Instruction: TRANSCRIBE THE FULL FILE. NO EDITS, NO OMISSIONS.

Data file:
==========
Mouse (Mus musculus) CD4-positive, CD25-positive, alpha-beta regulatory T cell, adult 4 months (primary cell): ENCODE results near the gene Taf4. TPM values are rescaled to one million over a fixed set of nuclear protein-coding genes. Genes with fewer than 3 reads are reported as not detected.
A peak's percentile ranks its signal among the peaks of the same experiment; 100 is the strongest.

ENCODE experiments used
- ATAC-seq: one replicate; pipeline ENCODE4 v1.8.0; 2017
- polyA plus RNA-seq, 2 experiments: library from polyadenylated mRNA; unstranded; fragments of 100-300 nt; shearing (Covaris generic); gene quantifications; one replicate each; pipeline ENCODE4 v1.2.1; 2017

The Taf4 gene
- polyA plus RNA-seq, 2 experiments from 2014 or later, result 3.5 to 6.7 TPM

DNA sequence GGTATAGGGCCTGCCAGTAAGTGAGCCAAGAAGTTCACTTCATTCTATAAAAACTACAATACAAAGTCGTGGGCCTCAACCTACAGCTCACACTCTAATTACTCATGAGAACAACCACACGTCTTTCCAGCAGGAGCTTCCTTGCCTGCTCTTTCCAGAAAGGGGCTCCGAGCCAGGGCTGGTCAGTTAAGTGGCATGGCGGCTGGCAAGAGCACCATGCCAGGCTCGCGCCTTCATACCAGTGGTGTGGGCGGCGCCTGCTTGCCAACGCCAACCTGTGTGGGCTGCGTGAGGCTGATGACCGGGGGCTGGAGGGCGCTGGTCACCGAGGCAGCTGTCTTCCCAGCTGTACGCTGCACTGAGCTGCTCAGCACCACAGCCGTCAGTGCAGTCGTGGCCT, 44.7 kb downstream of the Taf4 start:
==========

Mouse (Mus musculus) CD4-positive, CD25-positive, alpha-beta regulatory T cell, adult 4 months (primary cell): ENCODE results near the gene Taf4. TPM values are rescaled to one million over a fixed set of nuclear protein-coding genes. Genes with fewer than 3 reads are reported as not detected.
A peak's percentile ranks its signal among the peaks of the same experiment; 100 is the strongest.

ENCODE experiments used
- ATAC-seq: one replicate; pipeline ENCODE4 v1.8.0; 2017
- polyA plus RNA-seq, 2 experiments: library from polyadenylated mRNA; unstranded; fragments of 100-300 nt; shearing (Covaris generic); gene quantifications; one replicate each; pipeline ENCODE4 v1.2.1; 2017

The Taf4 gene
- polyA plus RNA-seq, 2 experiments from 2014 or later, result 3.5 to 6.7 TPM

DNA sequence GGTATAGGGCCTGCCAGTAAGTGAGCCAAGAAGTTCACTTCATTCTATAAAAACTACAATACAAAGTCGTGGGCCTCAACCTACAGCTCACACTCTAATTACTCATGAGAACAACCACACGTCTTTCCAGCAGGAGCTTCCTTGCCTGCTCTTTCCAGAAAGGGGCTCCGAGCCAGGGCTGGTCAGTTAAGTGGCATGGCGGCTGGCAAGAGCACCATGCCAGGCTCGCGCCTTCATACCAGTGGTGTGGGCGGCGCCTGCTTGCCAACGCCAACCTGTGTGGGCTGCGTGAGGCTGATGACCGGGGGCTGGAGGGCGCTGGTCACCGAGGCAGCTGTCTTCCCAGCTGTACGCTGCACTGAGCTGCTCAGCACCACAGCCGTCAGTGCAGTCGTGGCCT, 44.7 kb downstream of the Taf4 start: